At the present time, then, the lesson of the works presented here is the reminder of what is possible where the makers of the works seek out the means to maintain & fortify their independence. […]”

So now I want to explain, briefly, why these two publications are so relevant (if it’s not already obvious from the stolen statements posted above). It’s actually pretty simple, one book connects the NewLights Press/me to my history, and the other book connects me to my contemporaries. These books begin to build a community with a historical trajectory, and they provide that community with examples of shared past practices that can be mined for the future. After a year of living (essentially) alone on the western edge of the continent, I feel deeply connected, and I want to start making my contribution, seriously. There is always so much work to be done. Hence:

I am setting a new NewLights Press goal for publication: three chap(ish)books per year, at least two of which will be with a writer/artist that I’ve never worked with before. Giving up the first part of this year to the new manifesto and the Codex Symposium, there will still be two to follow. Be warned.



From Hal Foster’s The Return of the Real: The Avant-Garde at the End of the Century (Cambridge: MIT Press/October Books, 1996), 2-3:

“In ‘What is an Author?’, a text written in early 1969 in the heyday of such returns, Michel Foucault writes in passing of Marx and Freud as ‘initiators of discursive practices,’ and he asks why a return is made at particular moments to the originary texts of Marxism and psychoanalysis, a return in the form of a rigorous reading. The implication is that, if radical (in the sense of radix: to the root), the reading will not be another accretion of the discourse. On the contrary, it will cut through layers of paraphrase and pastiche that obscure its theoretical core and blunt its political edge. Foucault names no names, but clearly he has in mind the readings of Marx and Freud made by Louis Althusser and Jacques Lacan, respectively. (Again, he writes in early 1969, or four years after Althusser published For Marx and Reading Capital and three years after the Ecrits of Lacan appeared—and just months after May 1968, a revolutionary moment in constellation with other such moments in the past.) In both returns the stake is the structure of the discourse stripped of additions: not so much what Marxism or psychoanalysis means as how it means—and how it has transformed our conceptions of meaning. […] The moves within these two returns are different: Althusser defines a lost break within Marx, whereas Lacan articulates a latent connection between Freud and Ferdinand de Saussure, the contemporaneous founder of structural linguistics, a connection implicit in Freud (for example, in his analysis of the dream as a process of condensation and displacement, a rebus of metaphor and metonymy) but impossible for him to think as such (given the epistemological limits of his own historical position). But the method of these returns is similar: to focus on the ‘constructive omission’ crucial to each discourse. The motives are similar too: not only to restore the radical integrity of the discourse but to challenge its status in the present, the received ideas that deform its structure and restrict its efficacy. This is not to claim the final truth of such readings. On the contrary, it is to clarify their contingent strategy, which is to reconnect with a lost practice in order to disconnect from a present way of working felt to be outmoded, misguided, or otherwise oppressive. The first move (re) is temporal, made in order, in a second, spatial move (dis), to open a new site for work.”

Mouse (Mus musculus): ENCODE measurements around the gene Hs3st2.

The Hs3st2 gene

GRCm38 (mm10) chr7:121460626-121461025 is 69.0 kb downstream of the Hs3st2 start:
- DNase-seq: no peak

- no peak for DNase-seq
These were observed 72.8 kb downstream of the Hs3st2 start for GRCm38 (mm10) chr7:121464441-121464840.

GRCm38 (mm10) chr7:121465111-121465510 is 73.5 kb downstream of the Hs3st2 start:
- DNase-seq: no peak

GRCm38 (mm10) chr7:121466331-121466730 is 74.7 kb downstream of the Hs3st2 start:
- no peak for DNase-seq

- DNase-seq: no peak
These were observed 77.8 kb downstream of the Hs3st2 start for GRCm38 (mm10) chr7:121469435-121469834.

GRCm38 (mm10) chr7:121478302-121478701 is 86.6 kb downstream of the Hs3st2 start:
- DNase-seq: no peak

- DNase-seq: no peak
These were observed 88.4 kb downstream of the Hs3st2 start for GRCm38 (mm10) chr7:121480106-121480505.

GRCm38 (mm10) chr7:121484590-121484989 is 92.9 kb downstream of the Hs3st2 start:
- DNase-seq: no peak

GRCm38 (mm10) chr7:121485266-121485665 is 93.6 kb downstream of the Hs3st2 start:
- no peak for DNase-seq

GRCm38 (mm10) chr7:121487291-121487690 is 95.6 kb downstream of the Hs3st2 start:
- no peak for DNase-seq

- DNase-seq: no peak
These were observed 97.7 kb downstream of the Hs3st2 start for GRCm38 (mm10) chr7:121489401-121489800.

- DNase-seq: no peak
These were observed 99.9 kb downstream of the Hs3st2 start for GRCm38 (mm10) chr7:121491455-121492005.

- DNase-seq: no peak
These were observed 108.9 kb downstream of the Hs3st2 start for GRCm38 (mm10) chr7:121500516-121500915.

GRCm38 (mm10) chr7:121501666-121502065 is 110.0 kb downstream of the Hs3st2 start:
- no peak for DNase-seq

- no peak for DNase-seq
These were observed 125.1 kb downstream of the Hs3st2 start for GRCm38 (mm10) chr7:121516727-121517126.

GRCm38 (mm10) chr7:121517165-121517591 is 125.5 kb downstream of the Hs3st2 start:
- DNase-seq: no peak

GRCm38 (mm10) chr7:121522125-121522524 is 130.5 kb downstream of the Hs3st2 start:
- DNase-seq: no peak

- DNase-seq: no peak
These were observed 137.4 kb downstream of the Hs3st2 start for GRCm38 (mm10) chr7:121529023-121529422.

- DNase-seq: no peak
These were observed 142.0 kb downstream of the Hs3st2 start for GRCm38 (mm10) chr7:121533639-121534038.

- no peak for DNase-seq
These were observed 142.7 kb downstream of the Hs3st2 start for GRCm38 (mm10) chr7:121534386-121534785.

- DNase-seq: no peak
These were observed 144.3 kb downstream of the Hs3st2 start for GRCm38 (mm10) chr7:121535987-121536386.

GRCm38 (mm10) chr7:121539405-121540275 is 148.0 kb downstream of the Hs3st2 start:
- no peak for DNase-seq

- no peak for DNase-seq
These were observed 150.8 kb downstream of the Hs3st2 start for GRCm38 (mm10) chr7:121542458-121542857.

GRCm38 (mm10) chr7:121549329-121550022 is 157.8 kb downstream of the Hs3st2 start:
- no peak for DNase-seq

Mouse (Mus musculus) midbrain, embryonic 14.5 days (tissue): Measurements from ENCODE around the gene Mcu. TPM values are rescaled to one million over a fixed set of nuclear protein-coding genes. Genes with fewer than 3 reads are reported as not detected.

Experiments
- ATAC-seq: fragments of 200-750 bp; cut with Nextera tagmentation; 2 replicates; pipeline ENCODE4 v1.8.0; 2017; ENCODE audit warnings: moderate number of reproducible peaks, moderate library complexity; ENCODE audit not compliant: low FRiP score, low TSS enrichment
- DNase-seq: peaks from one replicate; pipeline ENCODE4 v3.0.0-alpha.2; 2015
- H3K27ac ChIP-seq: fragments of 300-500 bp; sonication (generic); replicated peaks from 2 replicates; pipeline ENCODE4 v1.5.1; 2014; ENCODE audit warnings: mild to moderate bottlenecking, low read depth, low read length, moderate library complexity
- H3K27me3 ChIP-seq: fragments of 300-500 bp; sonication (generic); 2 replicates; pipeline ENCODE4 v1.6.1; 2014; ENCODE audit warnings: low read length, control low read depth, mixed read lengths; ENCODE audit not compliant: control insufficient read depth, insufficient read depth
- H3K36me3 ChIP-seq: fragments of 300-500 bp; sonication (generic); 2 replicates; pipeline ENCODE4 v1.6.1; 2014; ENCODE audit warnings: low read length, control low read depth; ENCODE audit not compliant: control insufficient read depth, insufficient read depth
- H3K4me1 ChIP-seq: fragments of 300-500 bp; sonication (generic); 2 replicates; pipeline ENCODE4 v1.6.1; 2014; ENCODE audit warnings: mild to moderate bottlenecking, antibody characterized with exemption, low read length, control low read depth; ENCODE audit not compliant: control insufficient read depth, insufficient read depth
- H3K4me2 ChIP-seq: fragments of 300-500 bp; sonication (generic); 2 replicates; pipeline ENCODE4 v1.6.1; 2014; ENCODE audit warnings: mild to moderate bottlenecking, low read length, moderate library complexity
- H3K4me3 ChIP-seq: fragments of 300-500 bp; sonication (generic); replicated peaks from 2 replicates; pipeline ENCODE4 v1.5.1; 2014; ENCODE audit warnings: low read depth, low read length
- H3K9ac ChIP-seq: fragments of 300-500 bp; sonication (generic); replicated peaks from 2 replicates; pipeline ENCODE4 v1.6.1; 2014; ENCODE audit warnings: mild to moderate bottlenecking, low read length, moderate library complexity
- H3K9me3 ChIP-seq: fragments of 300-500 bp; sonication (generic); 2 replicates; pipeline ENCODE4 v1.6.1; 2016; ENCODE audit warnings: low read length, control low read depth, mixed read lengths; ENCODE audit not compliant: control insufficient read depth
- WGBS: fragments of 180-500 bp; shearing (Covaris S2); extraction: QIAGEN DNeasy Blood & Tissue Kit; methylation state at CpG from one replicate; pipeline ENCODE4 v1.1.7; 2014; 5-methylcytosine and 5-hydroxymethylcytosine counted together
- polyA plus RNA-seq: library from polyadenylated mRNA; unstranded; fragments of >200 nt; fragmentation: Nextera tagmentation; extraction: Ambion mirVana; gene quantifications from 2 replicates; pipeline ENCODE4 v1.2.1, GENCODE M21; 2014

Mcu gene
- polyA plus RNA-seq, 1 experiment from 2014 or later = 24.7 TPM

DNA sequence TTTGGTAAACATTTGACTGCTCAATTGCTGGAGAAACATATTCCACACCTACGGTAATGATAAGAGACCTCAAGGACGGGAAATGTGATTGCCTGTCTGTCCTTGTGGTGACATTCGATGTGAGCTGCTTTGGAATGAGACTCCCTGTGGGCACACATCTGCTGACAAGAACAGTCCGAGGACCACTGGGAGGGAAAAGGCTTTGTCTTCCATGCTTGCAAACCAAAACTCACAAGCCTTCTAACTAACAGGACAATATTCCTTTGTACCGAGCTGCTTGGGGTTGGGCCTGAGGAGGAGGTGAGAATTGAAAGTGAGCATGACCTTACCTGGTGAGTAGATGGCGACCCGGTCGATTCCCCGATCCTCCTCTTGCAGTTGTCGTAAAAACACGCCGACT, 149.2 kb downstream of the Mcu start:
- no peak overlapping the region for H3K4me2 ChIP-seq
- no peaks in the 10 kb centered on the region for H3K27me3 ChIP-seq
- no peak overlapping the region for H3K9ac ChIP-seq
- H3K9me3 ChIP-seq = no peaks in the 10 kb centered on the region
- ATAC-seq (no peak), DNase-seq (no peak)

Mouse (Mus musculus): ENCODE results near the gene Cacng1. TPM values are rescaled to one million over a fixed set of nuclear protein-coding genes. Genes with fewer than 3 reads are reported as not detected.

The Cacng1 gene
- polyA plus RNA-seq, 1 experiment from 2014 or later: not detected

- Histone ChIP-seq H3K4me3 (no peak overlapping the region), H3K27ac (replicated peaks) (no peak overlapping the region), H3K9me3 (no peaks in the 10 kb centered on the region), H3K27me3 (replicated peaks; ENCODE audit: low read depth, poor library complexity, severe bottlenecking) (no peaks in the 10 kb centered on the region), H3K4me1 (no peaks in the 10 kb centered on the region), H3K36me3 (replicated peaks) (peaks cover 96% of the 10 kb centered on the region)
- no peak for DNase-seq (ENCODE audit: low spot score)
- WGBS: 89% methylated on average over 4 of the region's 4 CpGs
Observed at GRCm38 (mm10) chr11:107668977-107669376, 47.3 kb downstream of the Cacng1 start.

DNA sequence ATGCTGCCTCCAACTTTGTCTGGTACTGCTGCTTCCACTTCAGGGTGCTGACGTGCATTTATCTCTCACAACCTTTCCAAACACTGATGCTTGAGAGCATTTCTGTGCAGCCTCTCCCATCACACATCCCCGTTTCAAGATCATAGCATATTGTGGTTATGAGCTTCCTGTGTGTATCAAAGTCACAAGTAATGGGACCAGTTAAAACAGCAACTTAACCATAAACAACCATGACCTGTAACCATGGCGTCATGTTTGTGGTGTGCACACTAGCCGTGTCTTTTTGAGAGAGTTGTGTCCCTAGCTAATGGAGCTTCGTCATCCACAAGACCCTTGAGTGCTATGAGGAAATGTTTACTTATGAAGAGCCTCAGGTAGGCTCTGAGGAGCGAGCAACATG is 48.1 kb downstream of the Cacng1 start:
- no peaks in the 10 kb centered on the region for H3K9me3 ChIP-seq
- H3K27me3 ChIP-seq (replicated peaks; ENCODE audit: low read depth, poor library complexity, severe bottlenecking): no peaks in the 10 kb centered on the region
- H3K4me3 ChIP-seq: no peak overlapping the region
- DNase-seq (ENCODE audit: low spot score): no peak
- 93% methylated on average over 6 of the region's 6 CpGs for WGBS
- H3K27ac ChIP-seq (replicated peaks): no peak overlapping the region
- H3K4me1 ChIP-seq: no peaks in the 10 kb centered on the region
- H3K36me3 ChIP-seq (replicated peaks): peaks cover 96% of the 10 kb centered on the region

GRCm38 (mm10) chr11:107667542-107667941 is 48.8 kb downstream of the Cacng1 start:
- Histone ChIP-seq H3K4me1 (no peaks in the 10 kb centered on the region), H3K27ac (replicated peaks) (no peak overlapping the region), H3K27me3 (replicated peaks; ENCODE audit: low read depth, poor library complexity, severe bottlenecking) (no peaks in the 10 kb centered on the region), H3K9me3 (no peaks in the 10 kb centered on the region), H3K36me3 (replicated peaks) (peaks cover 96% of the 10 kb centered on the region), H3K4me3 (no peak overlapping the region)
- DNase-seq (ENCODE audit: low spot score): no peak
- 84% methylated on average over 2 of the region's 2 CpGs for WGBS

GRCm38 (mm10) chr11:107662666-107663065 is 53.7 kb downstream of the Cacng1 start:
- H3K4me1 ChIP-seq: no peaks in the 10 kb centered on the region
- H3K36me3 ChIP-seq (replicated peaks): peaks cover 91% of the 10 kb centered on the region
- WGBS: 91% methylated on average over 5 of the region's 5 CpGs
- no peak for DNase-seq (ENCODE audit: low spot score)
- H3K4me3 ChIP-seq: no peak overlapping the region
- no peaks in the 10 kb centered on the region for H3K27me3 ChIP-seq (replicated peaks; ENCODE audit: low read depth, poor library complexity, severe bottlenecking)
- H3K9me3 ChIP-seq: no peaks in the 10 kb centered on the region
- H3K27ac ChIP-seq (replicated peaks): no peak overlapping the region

What follows is an excerpt from the beginning of the first draft of the new NewLights Press manifesto: